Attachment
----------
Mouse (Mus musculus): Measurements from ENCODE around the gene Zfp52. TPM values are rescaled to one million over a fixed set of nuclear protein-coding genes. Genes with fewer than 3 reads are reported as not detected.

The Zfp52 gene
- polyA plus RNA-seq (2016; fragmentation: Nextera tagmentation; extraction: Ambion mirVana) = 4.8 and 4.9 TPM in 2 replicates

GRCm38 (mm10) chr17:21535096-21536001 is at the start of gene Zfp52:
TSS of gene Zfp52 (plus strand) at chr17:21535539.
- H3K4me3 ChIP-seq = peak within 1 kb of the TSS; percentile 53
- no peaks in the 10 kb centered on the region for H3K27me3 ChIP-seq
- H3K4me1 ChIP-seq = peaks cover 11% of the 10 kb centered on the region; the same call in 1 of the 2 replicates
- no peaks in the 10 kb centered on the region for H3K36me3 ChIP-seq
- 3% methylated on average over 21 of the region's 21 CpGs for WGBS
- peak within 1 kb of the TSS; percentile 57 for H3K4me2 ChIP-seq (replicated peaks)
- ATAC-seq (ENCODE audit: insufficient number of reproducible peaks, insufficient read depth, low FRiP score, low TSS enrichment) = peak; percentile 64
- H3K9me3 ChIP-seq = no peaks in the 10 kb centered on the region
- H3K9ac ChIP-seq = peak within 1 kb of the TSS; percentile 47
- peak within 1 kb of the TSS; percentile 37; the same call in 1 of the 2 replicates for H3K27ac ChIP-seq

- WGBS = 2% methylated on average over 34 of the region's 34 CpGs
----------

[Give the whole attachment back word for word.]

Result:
Mouse (Mus musculus): Measurements from ENCODE around the gene Zfp52. TPM values are rescaled to one million over a fixed set of nuclear protein-coding genes. Genes with fewer than 3 reads are reported as not detected.

The Zfp52 gene
- polyA plus RNA-seq (2016; fragmentation: Nextera tagmentation; extraction: Ambion mirVana) = 4.8 and 4.9 TPM in 2 replicates

GRCm38 (mm10) chr17:21535096-21536001 is at the start of gene Zfp52:
TSS of gene Zfp52 (plus strand) at chr17:21535539.
- H3K4me3 ChIP-seq = peak within 1 kb of the TSS; percentile 53
- no peaks in the 10 kb centered on the region for H3K27me3 ChIP-seq
- H3K4me1 ChIP-seq = peaks cover 11% of the 10 kb centered on the region; the same call in 1 of the 2 replicates
- no peaks in the 10 kb centered on the region for H3K36me3 ChIP-seq
- 3% methylated on average over 21 of the region's 21 CpGs for WGBS
- peak within 1 kb of the TSS; percentile 57 for H3K4me2 ChIP-seq (replicated peaks)
- ATAC-seq (ENCODE audit: insufficient number of reproducible peaks, insufficient read depth, low FRiP score, low TSS enrichment) = peak; percentile 64
- H3K9me3 ChIP-seq = no peaks in the 10 kb centered on the region
- H3K9ac ChIP-seq = peak within 1 kb of the TSS; percentile 47
- peak within 1 kb of the TSS; percentile 37; the same call in 1 of the 2 replicates for H3K27ac ChIP-seq

- WGBS = 2% methylated on average over 34 of the region's 34 CpGs